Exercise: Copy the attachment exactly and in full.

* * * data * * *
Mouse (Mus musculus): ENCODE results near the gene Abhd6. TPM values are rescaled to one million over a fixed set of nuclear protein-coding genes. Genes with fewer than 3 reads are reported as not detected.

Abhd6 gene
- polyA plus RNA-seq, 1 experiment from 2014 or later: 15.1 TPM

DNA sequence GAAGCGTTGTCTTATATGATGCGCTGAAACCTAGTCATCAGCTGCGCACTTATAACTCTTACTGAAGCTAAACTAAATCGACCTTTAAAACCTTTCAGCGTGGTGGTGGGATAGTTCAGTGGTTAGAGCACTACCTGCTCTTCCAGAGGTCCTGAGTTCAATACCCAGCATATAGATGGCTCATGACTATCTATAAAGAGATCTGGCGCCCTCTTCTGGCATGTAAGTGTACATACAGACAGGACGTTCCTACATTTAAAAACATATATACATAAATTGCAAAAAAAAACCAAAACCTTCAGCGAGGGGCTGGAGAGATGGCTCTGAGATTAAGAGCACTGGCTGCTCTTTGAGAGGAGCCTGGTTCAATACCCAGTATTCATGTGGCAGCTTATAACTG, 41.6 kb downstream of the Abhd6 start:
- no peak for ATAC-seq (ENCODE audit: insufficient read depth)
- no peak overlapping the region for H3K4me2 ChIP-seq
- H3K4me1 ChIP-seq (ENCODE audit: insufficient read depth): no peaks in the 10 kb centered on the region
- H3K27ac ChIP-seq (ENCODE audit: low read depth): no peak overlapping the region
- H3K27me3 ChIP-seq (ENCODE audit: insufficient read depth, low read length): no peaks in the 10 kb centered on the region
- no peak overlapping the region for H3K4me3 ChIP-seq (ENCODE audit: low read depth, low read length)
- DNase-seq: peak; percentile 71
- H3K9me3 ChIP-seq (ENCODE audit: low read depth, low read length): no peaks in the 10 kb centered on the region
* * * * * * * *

Mouse (Mus musculus): ENCODE results near the gene Abhd6. TPM values are rescaled to one million over a fixed set of nuclear protein-coding genes. Genes with fewer than 3 reads are reported as not detected.

Abhd6 gene
- polyA plus RNA-seq, 1 experiment from 2014 or later: 15.1 TPM

DNA sequence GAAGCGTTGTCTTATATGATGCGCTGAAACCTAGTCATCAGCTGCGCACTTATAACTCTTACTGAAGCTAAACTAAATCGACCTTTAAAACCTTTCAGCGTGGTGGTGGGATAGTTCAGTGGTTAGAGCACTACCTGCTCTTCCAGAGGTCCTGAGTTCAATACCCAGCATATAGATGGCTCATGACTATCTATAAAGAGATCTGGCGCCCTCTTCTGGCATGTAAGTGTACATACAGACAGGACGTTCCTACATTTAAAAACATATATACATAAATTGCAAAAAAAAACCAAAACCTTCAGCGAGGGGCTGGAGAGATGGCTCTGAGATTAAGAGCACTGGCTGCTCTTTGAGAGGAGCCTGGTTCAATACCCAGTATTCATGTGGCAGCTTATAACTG, 41.6 kb downstream of the Abhd6 start:
- no peak for ATAC-seq (ENCODE audit: insufficient read depth)
- no peak overlapping the region for H3K4me2 ChIP-seq
- H3K4me1 ChIP-seq (ENCODE audit: insufficient read depth): no peaks in the 10 kb centered on the region
- H3K27ac ChIP-seq (ENCODE audit: low read depth): no peak overlapping the region
- H3K27me3 ChIP-seq (ENCODE audit: insufficient read depth, low read length): no peaks in the 10 kb centered on the region
- no peak overlapping the region for H3K4me3 ChIP-seq (ENCODE audit: low read depth, low read length)
- DNase-seq: peak; percentile 71
- H3K9me3 ChIP-seq (ENCODE audit: low read depth, low read length): no peaks in the 10 kb centered on the region